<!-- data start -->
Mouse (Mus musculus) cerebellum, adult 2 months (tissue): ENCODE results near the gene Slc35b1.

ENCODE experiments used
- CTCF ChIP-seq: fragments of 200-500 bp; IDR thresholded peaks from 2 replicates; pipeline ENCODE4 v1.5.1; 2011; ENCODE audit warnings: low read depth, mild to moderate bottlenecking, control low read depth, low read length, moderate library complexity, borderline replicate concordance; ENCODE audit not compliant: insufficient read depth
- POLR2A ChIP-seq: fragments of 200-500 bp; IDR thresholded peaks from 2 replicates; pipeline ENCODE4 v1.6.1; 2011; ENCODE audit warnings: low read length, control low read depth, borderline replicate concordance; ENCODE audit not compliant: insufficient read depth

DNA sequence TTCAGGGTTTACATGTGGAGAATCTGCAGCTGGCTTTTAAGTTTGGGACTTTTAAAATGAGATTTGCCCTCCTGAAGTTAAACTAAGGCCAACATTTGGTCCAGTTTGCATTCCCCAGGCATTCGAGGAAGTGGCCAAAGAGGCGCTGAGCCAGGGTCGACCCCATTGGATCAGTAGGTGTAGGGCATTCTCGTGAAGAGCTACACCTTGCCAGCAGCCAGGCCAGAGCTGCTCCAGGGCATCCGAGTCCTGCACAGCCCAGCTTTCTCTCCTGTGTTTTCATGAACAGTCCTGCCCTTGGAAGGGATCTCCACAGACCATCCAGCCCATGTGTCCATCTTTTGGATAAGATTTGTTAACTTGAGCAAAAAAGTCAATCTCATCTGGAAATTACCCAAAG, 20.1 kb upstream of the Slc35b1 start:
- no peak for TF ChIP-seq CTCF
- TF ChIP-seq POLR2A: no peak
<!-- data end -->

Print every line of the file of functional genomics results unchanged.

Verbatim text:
Mouse (Mus musculus) cerebellum, adult 2 months (tissue): ENCODE results near the gene Slc35b1.

ENCODE experiments used
- CTCF ChIP-seq: fragments of 200-500 bp; IDR thresholded peaks from 2 replicates; pipeline ENCODE4 v1.5.1; 2011; ENCODE audit warnings: low read depth, mild to moderate bottlenecking, control low read depth, low read length, moderate library complexity, borderline replicate concordance; ENCODE audit not compliant: insufficient read depth
- POLR2A ChIP-seq: fragments of 200-500 bp; IDR thresholded peaks from 2 replicates; pipeline ENCODE4 v1.6.1; 2011; ENCODE audit warnings: low read length, control low read depth, borderline replicate concordance; ENCODE audit not compliant: insufficient read depth

DNA sequence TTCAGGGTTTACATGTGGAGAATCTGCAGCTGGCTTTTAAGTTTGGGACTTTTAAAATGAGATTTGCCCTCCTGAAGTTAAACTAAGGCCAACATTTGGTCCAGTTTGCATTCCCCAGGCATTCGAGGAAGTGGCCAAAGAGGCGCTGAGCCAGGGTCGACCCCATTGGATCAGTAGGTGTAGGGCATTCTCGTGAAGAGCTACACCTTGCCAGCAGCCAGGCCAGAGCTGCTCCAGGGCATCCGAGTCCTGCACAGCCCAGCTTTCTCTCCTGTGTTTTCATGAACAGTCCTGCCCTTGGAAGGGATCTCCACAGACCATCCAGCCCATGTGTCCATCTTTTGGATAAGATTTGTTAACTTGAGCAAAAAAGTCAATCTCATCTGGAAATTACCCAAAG, 20.1 kb upstream of the Slc35b1 start:
- no peak for TF ChIP-seq CTCF
- TF ChIP-seq POLR2A: no peak